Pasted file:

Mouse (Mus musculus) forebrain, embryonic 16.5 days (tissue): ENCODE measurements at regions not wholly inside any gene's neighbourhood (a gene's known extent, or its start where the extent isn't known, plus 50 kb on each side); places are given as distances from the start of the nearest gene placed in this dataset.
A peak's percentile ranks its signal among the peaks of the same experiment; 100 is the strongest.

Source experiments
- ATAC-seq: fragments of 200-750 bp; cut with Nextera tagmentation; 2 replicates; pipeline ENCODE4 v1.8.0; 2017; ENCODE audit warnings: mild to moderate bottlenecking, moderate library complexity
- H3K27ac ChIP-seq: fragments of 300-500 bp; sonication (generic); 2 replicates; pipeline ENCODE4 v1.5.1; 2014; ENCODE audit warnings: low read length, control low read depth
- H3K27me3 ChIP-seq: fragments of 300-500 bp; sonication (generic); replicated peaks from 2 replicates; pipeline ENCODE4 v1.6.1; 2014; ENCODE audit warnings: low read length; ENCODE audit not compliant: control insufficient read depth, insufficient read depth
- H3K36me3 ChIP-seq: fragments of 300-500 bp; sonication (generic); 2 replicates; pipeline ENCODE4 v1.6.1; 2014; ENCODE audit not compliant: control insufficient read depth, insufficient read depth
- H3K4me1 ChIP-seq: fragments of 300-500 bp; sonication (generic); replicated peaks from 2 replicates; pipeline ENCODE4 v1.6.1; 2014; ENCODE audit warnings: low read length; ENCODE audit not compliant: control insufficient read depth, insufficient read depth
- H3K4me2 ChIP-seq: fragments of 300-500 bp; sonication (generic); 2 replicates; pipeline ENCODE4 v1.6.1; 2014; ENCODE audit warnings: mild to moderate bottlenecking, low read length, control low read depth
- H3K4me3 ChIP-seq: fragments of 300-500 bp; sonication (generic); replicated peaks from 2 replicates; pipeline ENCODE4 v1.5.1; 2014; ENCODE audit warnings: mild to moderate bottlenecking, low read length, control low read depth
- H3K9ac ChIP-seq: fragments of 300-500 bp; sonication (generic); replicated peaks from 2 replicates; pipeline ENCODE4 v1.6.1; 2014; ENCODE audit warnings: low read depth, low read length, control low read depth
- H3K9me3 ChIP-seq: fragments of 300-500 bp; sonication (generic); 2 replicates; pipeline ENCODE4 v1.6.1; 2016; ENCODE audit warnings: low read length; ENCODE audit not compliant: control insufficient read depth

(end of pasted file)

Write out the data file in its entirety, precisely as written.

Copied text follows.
Mouse (Mus musculus) forebrain, embryonic 16.5 days (tissue): ENCODE measurements at regions not wholly inside any gene's neighbourhood (a gene's known extent, or its start where the extent isn't known, plus 50 kb on each side); places are given as distances from the start of the nearest gene placed in this dataset.
A peak's percentile ranks its signal among the peaks of the same experiment; 100 is the strongest.

Source experiments
- ATAC-seq: fragments of 200-750 bp; cut with Nextera tagmentation; 2 replicates; pipeline ENCODE4 v1.8.0; 2017; ENCODE audit warnings: mild to moderate bottlenecking, moderate library complexity
- H3K27ac ChIP-seq: fragments of 300-500 bp; sonication (generic); 2 replicates; pipeline ENCODE4 v1.5.1; 2014; ENCODE audit warnings: low read length, control low read depth
- H3K27me3 ChIP-seq: fragments of 300-500 bp; sonication (generic); replicated peaks from 2 replicates; pipeline ENCODE4 v1.6.1; 2014; ENCODE audit warnings: low read length; ENCODE audit not compliant: control insufficient read depth, insufficient read depth
- H3K36me3 ChIP-seq: fragments of 300-500 bp; sonication (generic); 2 replicates; pipeline ENCODE4 v1.6.1; 2014; ENCODE audit not compliant: control insufficient read depth, insufficient read depth
- H3K4me1 ChIP-seq: fragments of 300-500 bp; sonication (generic); replicated peaks from 2 replicates; pipeline ENCODE4 v1.6.1; 2014; ENCODE audit warnings: low read length; ENCODE audit not compliant: control insufficient read depth, insufficient read depth
- H3K4me2 ChIP-seq: fragments of 300-500 bp; sonication (generic); 2 replicates; pipeline ENCODE4 v1.6.1; 2014; ENCODE audit warnings: mild to moderate bottlenecking, low read length, control low read depth
- H3K4me3 ChIP-seq: fragments of 300-500 bp; sonication (generic); replicated peaks from 2 replicates; pipeline ENCODE4 v1.5.1; 2014; ENCODE audit warnings: mild to moderate bottlenecking, low read length, control low read depth
- H3K9ac ChIP-seq: fragments of 300-500 bp; sonication (generic); replicated peaks from 2 replicates; pipeline ENCODE4 v1.6.1; 2014; ENCODE audit warnings: low read depth, low read length, control low read depth
- H3K9me3 ChIP-seq: fragments of 300-500 bp; sonication (generic); 2 replicates; pipeline ENCODE4 v1.6.1; 2016; ENCODE audit warnings: low read length; ENCODE audit not compliant: control insufficient read depth